In the Civil War, Doctor Trowbridge was first engaged as surgeon of the 23d Connecticut Infantry, enlisting September 25, 1862. To this work he was impelled by a sense of duty, and left a lucrative and fast increasing practice solely to do good. His regiment proceeded to New Orleans with General Banks, and on arriving there Doctor Trowbridge sought the medical director of that department and told him that he came there for work, and if he was needed anywhere he would be on hand. As a result, during his stay in the department there was not a battle fought in which he was not called upon to give service. After the battle of La Fourche Crossing he was called, without assistance, to attend to more than two hundred wounded Confederate prisoners, whose injuries ranged from flesh wounds to broken skulls and shattered limbs. He commenced his work at four o’clock Sunday afternoon and worked incessantly, without sitting down to eat or sleeping, until Tuesday at midnight. The day after he was left in the enemy’s hands with the wounded, but was kept by them in the same place and service. This captivity lasted six weeks. Soon after he accompanied his regiment to Connecticut and with it was mustered out of service on the expiration of his term of enlistment on August 31, 1863. He was soon selected as surgeon of the board of enrollment in the Fourth District of Connecticut and placed on duty at Bridgeport. He attended so well to the duties that he held that position until the close of the war, when he was again honorably discharged, and he returned to his home in Stamford. He resumed his professional practice, and from that time until his death was identified with the town, his practice and reputation for skill increasing yearly.
Doctor Trowbridge’s talents were those of solidity rather than brilliancy. He was not a boaster nor freely expressive of his knowledge, but was well posted in his profession and was always on good terms with his brethren. He especially excelled in surgery and obstetrics, his skill in both being from natural aptitude. His army experience had largely aided his skill as a surgeon, while that of obstetrics had grown upon him, through the exceptionally large practice given him by his gentleness and kindliness of manner, aided by an untiring patience and a coolness that never flurried to hinder his success or make nervous his patient. In this department he stood at the head of his profession in his section and for many years he numbered more than one hundred obstetric cases yearly.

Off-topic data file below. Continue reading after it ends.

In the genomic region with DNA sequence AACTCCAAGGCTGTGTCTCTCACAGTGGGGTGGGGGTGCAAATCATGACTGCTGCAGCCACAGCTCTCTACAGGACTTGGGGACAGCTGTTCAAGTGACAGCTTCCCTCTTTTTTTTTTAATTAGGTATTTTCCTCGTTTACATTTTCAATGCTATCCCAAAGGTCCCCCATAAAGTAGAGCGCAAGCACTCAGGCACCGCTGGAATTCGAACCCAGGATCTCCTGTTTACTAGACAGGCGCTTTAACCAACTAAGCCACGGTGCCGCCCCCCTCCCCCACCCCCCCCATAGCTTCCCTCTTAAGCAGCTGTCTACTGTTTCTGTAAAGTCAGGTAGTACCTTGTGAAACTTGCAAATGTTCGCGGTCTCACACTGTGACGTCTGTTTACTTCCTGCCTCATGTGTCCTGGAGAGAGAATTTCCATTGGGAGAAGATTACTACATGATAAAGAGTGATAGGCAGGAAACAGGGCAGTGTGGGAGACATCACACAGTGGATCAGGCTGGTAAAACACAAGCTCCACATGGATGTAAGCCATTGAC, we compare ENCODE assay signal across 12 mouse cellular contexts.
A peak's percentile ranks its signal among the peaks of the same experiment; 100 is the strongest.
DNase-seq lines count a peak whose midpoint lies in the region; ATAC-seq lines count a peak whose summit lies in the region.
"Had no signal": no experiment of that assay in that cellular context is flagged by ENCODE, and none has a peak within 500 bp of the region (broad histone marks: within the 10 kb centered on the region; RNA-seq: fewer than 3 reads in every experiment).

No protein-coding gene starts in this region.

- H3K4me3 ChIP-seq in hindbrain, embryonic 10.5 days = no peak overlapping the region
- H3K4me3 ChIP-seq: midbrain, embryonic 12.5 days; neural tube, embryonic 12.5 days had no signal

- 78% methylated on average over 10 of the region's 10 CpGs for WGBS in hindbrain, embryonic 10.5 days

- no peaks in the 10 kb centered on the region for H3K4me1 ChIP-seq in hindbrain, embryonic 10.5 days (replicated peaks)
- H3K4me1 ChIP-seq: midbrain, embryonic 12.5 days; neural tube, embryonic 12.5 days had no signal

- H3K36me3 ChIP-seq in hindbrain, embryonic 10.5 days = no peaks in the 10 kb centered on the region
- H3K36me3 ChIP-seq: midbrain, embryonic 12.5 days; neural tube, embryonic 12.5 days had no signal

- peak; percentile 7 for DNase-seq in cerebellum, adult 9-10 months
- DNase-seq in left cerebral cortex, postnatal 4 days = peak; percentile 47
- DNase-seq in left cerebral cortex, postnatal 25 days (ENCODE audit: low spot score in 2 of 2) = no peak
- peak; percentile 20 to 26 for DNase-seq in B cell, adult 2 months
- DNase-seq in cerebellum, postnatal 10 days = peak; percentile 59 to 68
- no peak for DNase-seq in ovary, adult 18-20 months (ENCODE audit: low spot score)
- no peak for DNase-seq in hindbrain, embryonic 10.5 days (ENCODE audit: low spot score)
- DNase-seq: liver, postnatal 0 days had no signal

1830: C. Trowbridge operated a soap and candle factory. – Catskill Messenger, published by Ira Du Bois. Not sure of any relationship.
1889: Isaac F. Wardwell (father), Stamford Foundry Company, Isaac F. Wardwell (son), dentist, h Elm near Shippan av – Stamford, Connecticut City Directory
1889: Claysen W. Hoyt (Clark & Hoyt, jewelers) h 127 River – Stamford, Connecticut City Directory
1889: Isaac F. Wardwell and Clasen W. Hoyt, Stamford, Conn. Label Patent Application “Dr. Trowbridge’s Dandelion Pills” – Official Gazette of the United States Patent Office
1890: Isaac F. Wardwell and C. W. Hoyd, Stamford, Conn. “Dr. Trowbridge’s Dandelion Pills” – Annual Report of the Commissioner of Patents for the Year
1891: Trowbridges Dandelion Bitters, Drug Catalogs: Schieffelin
1894: Trowbridges Dandelion Bitters, Drug Catalogs: M&R
1897: Isaac F. Wardwell, Dentist, 35 W. 38th NYC, h Stamford, CT. – New York City Directory
1904: Trowbridges Dandelion Bitters, 1$ bottle retail, $8 dozen retail – The Pharmaceutical Era, Volume 31
1905: Wardwell’s Daughter Get Nothing (see below) – The New Rochelle Press, Saturday, June 10, 1905
1910: Trowbridges Dandelion Bitters, $1 bottle retail, $8 dozen retail – The American Druggists, Volume 56
1912: Trowbridges Dandelion Bitters, $1 bottle retail, $8 dozen retail – The Druggists Circular, Volume 56
1917: Dr. Trowbridge’s Dandelion Pills advertisement (see below), Putnam (NY) Country Courier
1921: Dr. Trowbridge’s Dandelion Pills are made by the Dandelion Pill Co., Inc., Stamford, Conn. – Drug Trade Weekly
1935: Dandelion Pill Company, Inc., 578-582 Atlantic, President Milton M. Brown, Sec. Mrs. Ida Arons – Connecticut City Directories